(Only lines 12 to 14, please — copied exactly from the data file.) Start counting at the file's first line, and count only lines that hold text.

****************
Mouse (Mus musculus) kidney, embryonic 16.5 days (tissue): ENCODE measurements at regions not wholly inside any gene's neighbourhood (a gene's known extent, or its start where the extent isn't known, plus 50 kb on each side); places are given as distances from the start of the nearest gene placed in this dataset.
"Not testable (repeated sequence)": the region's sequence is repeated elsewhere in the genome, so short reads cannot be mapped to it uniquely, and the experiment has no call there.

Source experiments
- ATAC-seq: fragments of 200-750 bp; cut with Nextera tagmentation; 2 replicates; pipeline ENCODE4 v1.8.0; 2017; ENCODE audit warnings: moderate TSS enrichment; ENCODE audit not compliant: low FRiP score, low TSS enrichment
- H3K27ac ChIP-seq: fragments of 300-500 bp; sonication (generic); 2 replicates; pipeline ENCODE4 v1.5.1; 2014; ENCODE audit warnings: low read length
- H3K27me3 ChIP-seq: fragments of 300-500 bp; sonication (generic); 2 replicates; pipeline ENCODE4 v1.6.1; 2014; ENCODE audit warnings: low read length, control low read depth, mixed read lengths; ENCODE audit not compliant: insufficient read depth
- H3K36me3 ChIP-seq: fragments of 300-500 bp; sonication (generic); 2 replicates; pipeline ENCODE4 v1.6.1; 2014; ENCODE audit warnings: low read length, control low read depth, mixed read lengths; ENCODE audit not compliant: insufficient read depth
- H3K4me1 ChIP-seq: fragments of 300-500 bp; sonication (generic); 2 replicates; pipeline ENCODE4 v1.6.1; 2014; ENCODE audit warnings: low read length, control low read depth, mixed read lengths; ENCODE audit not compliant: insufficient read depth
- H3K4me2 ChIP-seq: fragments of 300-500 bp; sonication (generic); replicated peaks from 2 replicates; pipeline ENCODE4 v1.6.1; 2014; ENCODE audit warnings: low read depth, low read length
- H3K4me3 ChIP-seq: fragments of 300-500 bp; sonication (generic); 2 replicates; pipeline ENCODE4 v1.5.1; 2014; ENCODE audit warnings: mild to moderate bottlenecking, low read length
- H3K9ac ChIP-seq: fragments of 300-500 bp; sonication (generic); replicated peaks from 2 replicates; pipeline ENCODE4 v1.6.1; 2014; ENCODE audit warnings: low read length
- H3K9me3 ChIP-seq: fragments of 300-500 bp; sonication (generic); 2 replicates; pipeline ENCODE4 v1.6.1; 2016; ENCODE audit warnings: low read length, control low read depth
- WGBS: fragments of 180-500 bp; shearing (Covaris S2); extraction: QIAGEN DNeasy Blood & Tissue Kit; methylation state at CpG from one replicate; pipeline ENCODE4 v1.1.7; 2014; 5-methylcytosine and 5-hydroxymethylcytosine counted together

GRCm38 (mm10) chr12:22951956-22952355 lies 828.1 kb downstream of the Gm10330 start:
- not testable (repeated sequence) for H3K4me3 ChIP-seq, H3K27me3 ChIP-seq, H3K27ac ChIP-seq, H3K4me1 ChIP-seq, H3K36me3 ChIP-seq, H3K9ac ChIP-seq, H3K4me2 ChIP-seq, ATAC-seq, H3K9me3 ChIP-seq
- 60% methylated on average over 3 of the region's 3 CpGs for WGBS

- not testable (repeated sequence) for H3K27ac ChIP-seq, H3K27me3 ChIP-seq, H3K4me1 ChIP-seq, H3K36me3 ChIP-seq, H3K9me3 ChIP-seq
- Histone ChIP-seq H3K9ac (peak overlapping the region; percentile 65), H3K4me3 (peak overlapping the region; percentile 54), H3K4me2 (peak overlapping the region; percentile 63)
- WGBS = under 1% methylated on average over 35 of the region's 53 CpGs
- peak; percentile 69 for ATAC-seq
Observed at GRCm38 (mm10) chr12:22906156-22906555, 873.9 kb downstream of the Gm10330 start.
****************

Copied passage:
- H3K9me3 ChIP-seq: fragments of 300-500 bp; sonication (generic); 2 replicates; pipeline ENCODE4 v1.6.1; 2016; ENCODE audit warnings: low read length, control low read depth
- WGBS: fragments of 180-500 bp; shearing (Covaris S2); extraction: QIAGEN DNeasy Blood & Tissue Kit; methylation state at CpG from one replicate; pipeline ENCODE4 v1.1.7; 2014; 5-methylcytosine and 5-hydroxymethylcytosine counted together

GRCm38 (mm10) chr12:22951956-22952355 lies 828.1 kb downstream of the Gm10330 start: